A trio of bills introduced in the aftermath of the Boulder King Soopers mass shooting that Democrats hope will curb gun violence are now the law of Colorado after Gov. Jared Polis signed the pieces of legislation.
HB 1298 from Reps. Judy Amabile, D-Boulder, and Steven Woodrow, D-Denver, and Sens. Julie Gonzales, D-Denver, and Brittany Pettersen, D-Lakewood, seeks to expand and tighten background check requirements.
Under the bill, those with convictions for violent misdemeanors will not be able to buy a gun for five years after the conviction. The suspect in the March Boulder King Soopers shooting had been convicted of third-degree assault, a misdemeanor, three years before he purchased the firearm, according to witness testimony.
The bill will also close the so-called "Charleston loophole," a reference to the 2015 shooting at the Mother Emanuel AME Church in Charleston, S.C., that resulted in the murders of nine Black parishioners. The shooter obtained a firearm without a background check, because under South Carolina law — which was Colorado's prior to the implementation of HB 1298 — if a background check doesn’t come back within three days, the dealer can transfer the firearm to the buyer without it. The bill will not allow a transfer until a background check is completed.
Polis also signed HB 1299 from Reps. Tom Sullivan, D-Centennial, and Jennifer Bacon, D-Denver, and Sens. Rhonda Fields, D-Aurora, and Chris Hansen, D-Denver. The measure creates the Office of Gun Violence Prevention, a clearinghouse charged with compiling gun violence data to drive decisions and strategies.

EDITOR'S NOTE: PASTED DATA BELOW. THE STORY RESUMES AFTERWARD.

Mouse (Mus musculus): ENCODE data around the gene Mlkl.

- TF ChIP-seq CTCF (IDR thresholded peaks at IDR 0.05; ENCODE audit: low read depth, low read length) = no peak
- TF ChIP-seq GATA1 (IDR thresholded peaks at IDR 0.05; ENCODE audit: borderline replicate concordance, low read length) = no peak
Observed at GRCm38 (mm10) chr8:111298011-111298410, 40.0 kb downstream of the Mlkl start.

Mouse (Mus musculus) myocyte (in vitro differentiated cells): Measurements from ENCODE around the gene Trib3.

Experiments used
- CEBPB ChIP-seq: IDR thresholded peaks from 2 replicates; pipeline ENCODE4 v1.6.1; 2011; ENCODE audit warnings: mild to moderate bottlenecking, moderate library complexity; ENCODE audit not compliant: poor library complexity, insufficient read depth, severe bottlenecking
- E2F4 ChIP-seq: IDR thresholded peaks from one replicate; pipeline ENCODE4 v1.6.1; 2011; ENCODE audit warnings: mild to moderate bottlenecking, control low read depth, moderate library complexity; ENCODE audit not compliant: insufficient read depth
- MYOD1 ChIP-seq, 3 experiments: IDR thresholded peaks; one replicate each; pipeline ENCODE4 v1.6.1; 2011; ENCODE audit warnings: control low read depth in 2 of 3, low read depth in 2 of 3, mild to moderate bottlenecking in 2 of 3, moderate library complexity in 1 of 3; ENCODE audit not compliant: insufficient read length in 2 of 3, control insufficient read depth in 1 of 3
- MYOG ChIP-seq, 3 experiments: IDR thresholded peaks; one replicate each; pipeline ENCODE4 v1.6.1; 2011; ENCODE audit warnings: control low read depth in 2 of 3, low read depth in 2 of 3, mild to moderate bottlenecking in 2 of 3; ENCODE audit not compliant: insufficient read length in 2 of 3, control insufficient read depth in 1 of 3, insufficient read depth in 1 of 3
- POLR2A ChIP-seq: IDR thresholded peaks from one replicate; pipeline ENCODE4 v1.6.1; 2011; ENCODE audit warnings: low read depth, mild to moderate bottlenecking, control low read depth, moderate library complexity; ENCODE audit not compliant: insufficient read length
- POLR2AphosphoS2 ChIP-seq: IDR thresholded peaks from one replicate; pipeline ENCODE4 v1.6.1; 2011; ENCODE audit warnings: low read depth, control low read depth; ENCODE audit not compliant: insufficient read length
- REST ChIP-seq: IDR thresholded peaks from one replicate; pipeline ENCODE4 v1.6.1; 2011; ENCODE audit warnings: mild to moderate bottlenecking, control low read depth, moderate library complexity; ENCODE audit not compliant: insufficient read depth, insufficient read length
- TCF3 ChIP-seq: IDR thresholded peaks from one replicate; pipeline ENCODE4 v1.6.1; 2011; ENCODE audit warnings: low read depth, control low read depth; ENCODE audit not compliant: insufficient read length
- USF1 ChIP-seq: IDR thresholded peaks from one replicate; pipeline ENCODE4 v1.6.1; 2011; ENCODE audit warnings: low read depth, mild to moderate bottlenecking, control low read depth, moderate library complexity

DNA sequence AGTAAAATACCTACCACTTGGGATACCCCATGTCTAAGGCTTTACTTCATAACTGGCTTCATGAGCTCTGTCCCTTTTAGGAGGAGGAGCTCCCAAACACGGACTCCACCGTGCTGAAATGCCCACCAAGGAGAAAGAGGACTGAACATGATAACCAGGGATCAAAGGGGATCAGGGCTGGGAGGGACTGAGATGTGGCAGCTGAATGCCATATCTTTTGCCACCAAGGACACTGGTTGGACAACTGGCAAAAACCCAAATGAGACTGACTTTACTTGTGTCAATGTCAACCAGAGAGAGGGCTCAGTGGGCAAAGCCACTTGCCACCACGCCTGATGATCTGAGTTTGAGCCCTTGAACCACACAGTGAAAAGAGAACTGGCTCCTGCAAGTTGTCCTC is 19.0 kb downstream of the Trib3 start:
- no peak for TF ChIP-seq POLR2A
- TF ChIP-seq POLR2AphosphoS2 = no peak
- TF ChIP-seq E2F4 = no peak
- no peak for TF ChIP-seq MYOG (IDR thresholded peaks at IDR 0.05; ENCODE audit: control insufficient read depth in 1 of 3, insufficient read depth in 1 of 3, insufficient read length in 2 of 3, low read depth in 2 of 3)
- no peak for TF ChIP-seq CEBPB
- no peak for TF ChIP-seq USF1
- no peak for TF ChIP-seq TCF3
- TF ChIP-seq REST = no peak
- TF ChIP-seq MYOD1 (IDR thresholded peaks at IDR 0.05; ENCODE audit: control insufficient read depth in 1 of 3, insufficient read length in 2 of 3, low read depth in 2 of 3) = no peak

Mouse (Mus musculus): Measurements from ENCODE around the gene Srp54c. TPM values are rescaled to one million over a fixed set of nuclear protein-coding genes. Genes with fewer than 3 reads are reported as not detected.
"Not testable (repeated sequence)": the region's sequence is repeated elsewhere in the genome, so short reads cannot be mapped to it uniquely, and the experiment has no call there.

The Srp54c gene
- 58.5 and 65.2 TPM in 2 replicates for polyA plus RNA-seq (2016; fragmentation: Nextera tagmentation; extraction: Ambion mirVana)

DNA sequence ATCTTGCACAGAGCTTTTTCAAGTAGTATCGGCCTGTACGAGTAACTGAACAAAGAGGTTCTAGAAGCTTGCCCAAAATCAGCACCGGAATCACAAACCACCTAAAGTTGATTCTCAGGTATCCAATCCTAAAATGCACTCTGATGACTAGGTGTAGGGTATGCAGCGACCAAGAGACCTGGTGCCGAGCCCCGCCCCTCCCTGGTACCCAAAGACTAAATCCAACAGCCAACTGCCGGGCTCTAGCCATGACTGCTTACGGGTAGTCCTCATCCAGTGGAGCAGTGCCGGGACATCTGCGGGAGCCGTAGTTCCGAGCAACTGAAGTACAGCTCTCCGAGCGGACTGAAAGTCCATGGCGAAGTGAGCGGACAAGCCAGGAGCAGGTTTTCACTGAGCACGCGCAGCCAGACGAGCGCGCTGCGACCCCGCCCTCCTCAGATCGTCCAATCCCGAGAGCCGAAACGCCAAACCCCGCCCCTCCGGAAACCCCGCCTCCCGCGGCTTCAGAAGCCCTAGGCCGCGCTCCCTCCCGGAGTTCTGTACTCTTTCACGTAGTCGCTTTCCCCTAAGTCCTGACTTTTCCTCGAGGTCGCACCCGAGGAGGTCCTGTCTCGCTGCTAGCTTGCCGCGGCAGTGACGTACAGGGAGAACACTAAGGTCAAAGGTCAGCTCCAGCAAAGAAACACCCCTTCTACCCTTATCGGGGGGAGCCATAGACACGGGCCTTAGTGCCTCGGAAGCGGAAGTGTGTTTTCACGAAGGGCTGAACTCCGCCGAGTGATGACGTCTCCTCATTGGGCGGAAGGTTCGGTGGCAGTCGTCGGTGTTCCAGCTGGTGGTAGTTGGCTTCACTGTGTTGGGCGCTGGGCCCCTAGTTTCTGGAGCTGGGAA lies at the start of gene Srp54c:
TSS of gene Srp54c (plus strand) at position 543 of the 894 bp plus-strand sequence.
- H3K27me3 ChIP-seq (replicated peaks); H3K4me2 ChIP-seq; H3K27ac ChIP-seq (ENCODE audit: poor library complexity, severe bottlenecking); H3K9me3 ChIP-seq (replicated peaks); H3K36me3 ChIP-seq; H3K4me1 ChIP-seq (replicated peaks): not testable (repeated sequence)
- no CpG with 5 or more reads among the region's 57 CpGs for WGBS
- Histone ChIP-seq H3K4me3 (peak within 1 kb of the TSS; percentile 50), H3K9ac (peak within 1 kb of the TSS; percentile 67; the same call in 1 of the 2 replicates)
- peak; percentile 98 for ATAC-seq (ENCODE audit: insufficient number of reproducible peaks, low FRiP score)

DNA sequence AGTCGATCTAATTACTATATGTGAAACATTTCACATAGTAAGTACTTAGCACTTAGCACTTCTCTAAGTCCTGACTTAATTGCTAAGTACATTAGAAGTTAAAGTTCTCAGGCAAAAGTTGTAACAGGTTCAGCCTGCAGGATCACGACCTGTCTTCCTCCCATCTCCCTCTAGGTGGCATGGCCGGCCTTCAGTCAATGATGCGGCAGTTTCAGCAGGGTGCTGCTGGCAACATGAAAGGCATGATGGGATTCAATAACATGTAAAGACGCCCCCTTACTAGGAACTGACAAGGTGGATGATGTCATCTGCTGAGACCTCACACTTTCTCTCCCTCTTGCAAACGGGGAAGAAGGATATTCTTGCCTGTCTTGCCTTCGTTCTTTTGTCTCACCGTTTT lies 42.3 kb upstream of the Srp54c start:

The office, which is set to be housed with the state Department of Public Health and Environment, will also be charged with crafting public service messages and awarding grants to community organizations seeking to implement community-based gun violence prevention measures.
The final bill from the package that was signed into law was SB 256 from Sens. Stephen Fenberg, D-Boulder, and Dominick Moreno, D-Commerce City, and Reps. Edie Hooton, D-Boulder, and Lindsey Daugherty, D-Arvada. The measure lifts Colorado's ban on local governments passing stricter gun laws than the state's.
The bills signed on Saturday bring the total number of new gun laws passed during the 2021 session to five. Polis earlier in the year signed House Bill 1106, which mandates the safe storage of firearms when not in use, and Senate Bill 78, which requires firearm owners to report to law enforcement within five days if their weapon is lost or stolen.
One firearm-related measure remains outstanding: House Bill 1255. The measure from Pettersen, Reps. Monica Duran, D-Wheat Ridge, and Matt Gray, D-Broomfield, and Sens. Sonya Jaquez Lewis, D-Longmont, is aimed at strengthening the state’s process to get firearms out of the hands of domestic abusers.
Under the bill, those who have a protection order filed against them following a domestic violence arrest would be required to file an affidavit with the court indicating the number, type and location of the firearms in their possession.
Current law already requires those who have a protection order filed against them to give up their guns, but lawmakers from both sides of the aisle indicated compliance with that mandate is not universal. The measure seeks to bolster the requirement by adding a mandate that those who have protection orders filed against them submit a signed declaration confirming they have relinquished their firearms.
The bill is on Polis’ desk awaiting action.